The dog still barked. The chickens were stirring, clucking wildly. Bell let the curtain drop back, turned and decided to dress, in case he came to the house or in case she decided to walk to the watering trough. Hair combed and jeans and shirt on, she carefully applied a smear of pink lipstick.
Rain now fell softly, and the warm wind blew her straight black hair. Tea quit barking as she walked past him. The chickens were still clucking. The moon disappeared behind a bank of low clouds. Wind swept her hair in a tangle across her face. After she pulled the hair into a ponytail and looked in the direction of the watering trough, Andy was gone!
She hadn’t heard a motor start up. How odd. The rain stung now, as it pelted her face and bare arms. Puzzled, she ran back to the house. Bell spent the remainder of the early morning in the kitchen, sipping tea, daydreaming about Andy.
She reasoned he left when he heard her stirring in the house.
When it was light enough, she walked to the watering trough, thinking she’d look for his footprints, truck tracks. Oh, she didn’t know what she was looking for. She just wanted to stand where Andy stood last night.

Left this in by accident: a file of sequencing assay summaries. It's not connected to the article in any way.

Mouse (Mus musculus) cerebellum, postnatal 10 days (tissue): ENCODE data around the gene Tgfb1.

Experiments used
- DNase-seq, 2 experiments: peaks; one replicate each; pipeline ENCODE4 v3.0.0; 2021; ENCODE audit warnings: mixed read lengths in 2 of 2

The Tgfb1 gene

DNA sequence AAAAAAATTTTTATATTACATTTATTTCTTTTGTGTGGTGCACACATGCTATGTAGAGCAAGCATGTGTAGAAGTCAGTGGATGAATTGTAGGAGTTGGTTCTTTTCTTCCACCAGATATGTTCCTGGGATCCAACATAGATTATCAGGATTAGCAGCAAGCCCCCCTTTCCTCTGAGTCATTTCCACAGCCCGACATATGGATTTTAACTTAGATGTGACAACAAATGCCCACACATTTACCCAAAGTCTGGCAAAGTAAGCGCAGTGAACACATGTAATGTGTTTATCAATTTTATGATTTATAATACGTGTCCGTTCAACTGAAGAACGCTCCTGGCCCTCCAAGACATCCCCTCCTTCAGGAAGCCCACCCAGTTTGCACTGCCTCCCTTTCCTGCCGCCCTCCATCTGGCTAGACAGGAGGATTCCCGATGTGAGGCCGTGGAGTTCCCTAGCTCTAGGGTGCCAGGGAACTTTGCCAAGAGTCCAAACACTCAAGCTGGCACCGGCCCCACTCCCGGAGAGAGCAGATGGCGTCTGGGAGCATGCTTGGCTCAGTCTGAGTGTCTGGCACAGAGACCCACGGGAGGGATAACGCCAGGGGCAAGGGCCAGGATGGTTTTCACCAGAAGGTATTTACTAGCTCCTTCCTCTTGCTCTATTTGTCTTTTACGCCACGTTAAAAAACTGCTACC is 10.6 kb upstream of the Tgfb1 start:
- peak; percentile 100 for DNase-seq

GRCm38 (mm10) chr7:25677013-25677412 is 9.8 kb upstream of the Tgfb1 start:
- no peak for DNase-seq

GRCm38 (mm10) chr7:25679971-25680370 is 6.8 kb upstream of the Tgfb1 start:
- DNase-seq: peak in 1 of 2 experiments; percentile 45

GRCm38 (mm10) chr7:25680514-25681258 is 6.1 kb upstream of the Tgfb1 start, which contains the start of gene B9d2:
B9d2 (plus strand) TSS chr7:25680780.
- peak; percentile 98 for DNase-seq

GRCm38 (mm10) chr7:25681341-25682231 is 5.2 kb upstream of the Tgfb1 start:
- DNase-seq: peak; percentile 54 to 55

The mud was churned to soup at the base of the trough from the cattle drinking. But about ten feet out from the trough, three huge footprints caused Bell to hitch her breath. She was looking at footprints with very clear toe impressions. A few seconds later she was on the phone to Andy.
Andy laughed after Bell explained the tracks, “I hope you don’t expect me to chase that thing down.”
Bell thought of the white mouse and Andy chasing it for the young boy. She laughed her reply, “No, I don’t want bigfoot for a pet.” She wanted to add that she thought it was him at the trough last night, but that would be awkward.
He said he’d come right out as soon as his part-time helper showed up. After much thought, Bell decided she’d take a chance on appearing foolish. She would admit, that she thought it might have been him at the watering trough, last night. She'd smile silly. You know, just see how it played out.